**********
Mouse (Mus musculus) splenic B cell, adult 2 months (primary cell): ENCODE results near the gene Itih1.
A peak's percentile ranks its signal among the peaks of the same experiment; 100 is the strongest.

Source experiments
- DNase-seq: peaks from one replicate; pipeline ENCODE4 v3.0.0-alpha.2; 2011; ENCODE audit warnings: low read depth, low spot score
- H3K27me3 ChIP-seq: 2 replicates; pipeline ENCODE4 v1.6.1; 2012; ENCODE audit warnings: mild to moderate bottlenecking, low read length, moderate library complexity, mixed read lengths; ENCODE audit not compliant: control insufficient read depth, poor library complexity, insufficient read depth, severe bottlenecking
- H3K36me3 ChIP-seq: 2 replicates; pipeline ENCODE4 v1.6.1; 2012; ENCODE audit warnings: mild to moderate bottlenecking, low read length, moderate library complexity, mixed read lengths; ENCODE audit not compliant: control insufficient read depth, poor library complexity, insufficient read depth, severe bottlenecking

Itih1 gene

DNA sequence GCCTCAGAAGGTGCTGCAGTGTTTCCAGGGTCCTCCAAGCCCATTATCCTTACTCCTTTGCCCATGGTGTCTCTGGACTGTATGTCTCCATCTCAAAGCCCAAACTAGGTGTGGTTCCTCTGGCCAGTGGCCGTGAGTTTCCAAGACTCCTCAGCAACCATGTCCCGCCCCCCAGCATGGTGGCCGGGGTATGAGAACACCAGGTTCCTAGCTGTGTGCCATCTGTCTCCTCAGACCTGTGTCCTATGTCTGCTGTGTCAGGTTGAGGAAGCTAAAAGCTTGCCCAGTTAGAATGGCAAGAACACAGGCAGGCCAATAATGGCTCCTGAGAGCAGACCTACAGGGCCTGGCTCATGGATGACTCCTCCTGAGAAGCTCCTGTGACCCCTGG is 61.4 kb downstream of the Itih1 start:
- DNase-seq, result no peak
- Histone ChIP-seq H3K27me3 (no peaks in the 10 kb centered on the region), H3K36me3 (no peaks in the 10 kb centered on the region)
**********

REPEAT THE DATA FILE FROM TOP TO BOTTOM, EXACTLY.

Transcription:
Mouse (Mus musculus) splenic B cell, adult 2 months (primary cell): ENCODE results near the gene Itih1.
A peak's percentile ranks its signal among the peaks of the same experiment; 100 is the strongest.

Source experiments
- DNase-seq: peaks from one replicate; pipeline ENCODE4 v3.0.0-alpha.2; 2011; ENCODE audit warnings: low read depth, low spot score
- H3K27me3 ChIP-seq: 2 replicates; pipeline ENCODE4 v1.6.1; 2012; ENCODE audit warnings: mild to moderate bottlenecking, low read length, moderate library complexity, mixed read lengths; ENCODE audit not compliant: control insufficient read depth, poor library complexity, insufficient read depth, severe bottlenecking
- H3K36me3 ChIP-seq: 2 replicates; pipeline ENCODE4 v1.6.1; 2012; ENCODE audit warnings: mild to moderate bottlenecking, low read length, moderate library complexity, mixed read lengths; ENCODE audit not compliant: control insufficient read depth, poor library complexity, insufficient read depth, severe bottlenecking

Itih1 gene

DNA sequence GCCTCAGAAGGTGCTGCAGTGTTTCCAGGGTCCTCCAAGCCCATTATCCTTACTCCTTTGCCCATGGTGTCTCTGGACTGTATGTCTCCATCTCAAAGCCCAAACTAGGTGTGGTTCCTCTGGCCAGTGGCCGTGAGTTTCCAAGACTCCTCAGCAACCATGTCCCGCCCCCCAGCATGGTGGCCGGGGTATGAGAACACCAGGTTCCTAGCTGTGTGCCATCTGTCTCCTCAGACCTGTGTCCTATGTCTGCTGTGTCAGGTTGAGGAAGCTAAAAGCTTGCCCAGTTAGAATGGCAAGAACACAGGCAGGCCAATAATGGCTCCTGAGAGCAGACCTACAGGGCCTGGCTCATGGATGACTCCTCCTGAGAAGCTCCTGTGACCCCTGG is 61.4 kb downstream of the Itih1 start:
- DNase-seq, result no peak
- Histone ChIP-seq H3K27me3 (no peaks in the 10 kb centered on the region), H3K36me3 (no peaks in the 10 kb centered on the region)